Wednesday, December 21, 2005


The Moose asks that we come and reason together,

During the Clinton years, a motley crew of Republican libertarians attempted to obstruct Clinton supported anti-terrorist provisions to "tag explosives." They fancied themselves as Second Amendment "absolutists" who feared that this measure was the first step down the slippery slope to prohibit gun ownership. Those Republicans were as wrong about "tagging" of explosives and the Second Amendment just as some liberals are wrong about the Bush Administration eavesdropping and the Fourth Amendment.

It was not an "unreasonable" search and seizure for the NSA to detect international phone calls of terrorist suspects. The key factor is that we are at war against a foe that is seeking to kill us. Congress passed a force resolution authorizing the President to defend the nation against Al Qaeda. Agility and speed was essential to exploit the information that was obtained from intelligence sources. It is now clear that the FISA law was an anachronism that was intended for Cold War espionage - far different from the post 9/11 era.

In retrospect, perhaps FISA should have been amended. However, it is not clear how the law could have been modified to handle the immediate necessity to detect cell phone calls. Maybe authorization can be accomplished retroactively - but that hardly will appease the critics. However, this was not a secret "Nixonian Plumbers" type operation. Members of Congress were notified as were FISA judges.

If a Senator thought that the Constitution was being violated, a mild protest through a single letter is not persuasive. It seems that it would have been his/her obligation to call the Senate into secret session and legislatively stop the violation of our founding document As a matter of fact, the Moose recalls that the Democratic leader recently involved that secret session option.

The President made a judgment - maybe it was not the best one. But he was clearly attempting to defend America against Jihadists. He was not attempting to nail or harass political enemies. He was not attempting to strengthen his hold on power. It might have been the wrong decision, but it was certainly not a venal one.

In an era of terrorism, there will always be a tension between privacy and security. The Moose was subjected to a warrant-less search just a few weeks ago when a TSA worker randomly took him out of a line at the Austin Airport and subjected to a rather intimate and invasive (but polite and professional) search by a security official. He did not object because he understood that security was the prevailing good. That search was likely far more intrusive than the NSA detection of the foreign phone calls.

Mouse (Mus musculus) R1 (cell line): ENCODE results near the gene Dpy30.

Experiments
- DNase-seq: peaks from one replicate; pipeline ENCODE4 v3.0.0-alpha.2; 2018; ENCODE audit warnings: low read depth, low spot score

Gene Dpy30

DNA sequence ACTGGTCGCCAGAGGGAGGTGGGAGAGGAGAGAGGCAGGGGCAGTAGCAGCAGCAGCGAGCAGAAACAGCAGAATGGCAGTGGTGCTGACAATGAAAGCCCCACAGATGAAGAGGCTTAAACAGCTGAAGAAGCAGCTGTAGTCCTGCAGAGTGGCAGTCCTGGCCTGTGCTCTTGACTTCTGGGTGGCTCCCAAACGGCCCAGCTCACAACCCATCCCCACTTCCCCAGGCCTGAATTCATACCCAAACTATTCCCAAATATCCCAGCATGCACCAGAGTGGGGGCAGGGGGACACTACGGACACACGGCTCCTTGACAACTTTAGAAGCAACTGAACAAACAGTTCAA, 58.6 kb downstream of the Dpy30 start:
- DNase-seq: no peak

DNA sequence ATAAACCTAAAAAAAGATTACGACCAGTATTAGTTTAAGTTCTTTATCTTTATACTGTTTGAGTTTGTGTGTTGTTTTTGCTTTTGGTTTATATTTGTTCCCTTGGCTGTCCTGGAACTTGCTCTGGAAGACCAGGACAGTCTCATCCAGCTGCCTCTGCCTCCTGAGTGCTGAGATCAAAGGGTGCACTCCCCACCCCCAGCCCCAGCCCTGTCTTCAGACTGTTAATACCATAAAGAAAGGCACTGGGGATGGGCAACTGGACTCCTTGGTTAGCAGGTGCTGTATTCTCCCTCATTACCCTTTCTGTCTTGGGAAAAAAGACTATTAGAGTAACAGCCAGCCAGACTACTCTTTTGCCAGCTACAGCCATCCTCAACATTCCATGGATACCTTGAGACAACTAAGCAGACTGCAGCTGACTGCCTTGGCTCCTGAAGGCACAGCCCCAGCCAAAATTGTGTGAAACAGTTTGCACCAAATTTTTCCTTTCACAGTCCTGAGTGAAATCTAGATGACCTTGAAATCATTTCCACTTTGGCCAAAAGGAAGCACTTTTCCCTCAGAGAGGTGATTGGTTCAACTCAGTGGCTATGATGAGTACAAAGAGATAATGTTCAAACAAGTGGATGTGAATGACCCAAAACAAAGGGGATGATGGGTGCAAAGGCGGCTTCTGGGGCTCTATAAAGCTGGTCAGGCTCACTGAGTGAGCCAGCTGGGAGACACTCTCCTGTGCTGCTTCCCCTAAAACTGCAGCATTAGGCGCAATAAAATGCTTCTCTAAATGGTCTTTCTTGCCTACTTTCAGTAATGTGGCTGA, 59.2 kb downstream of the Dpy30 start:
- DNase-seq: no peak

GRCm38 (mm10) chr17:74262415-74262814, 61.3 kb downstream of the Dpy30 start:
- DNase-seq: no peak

If only the country could experience a reasonable discussion about this issue. In the nineties, the right was infected with Clinton rage. Every evil motive for every issue was ascribed to Bill Clinton. Today, the left is inflamed by Bush rage. Consequently, the left cannot view President Bush's action as right or wrong, but rather it is fundamentally evil and even impeachable.

Given their history, it is entirely likely that a pantheon of great liberal Presidents including FDR, Truman, JFK and LBJ would have acted no differently on national security than did President Bush. (And evidently the Clinton Justice Department argued that "the president has inherent authority to conduct warrantless physical searches for foreign intelligence purposes.")

The Moose will not join this festival of Bush rage. While he has profound differences over W's domestic policies, winning the war against terror and preventing future attacks are far more critical than scoring partisan points. In the nineties, the Moose defended the Clinton ordered attacks on Al Qaeda, Iraq and the Balkans when some of his conservative colleagues suggested that it was just a "wag the dog" attempt to divert attention from his personal problems. He was no more a shill for Clinton then than he is an apologist for Bush today.

If that makes the Moose a "Republican plant" in the eyes of some puerile cyber-commissars, so be it. If the Moose offends the reader's liberal or libertarian sensibilities, please, please do us both a favor and don't bookmark this, don't read this and don't link to this . Moosketeers are a rare and hearty breed.

The Moose has no desire to win the acclaim or favor of the fever swamps of the right or the left. It is far, far more important to defend America against Jihadist terrorists who seek to do us harm than to slime a President.

The Moose feels much better after getting that off his chest. And that is the point of blogging.
-- Posted at 8:16 AM | Link to this post | Email this post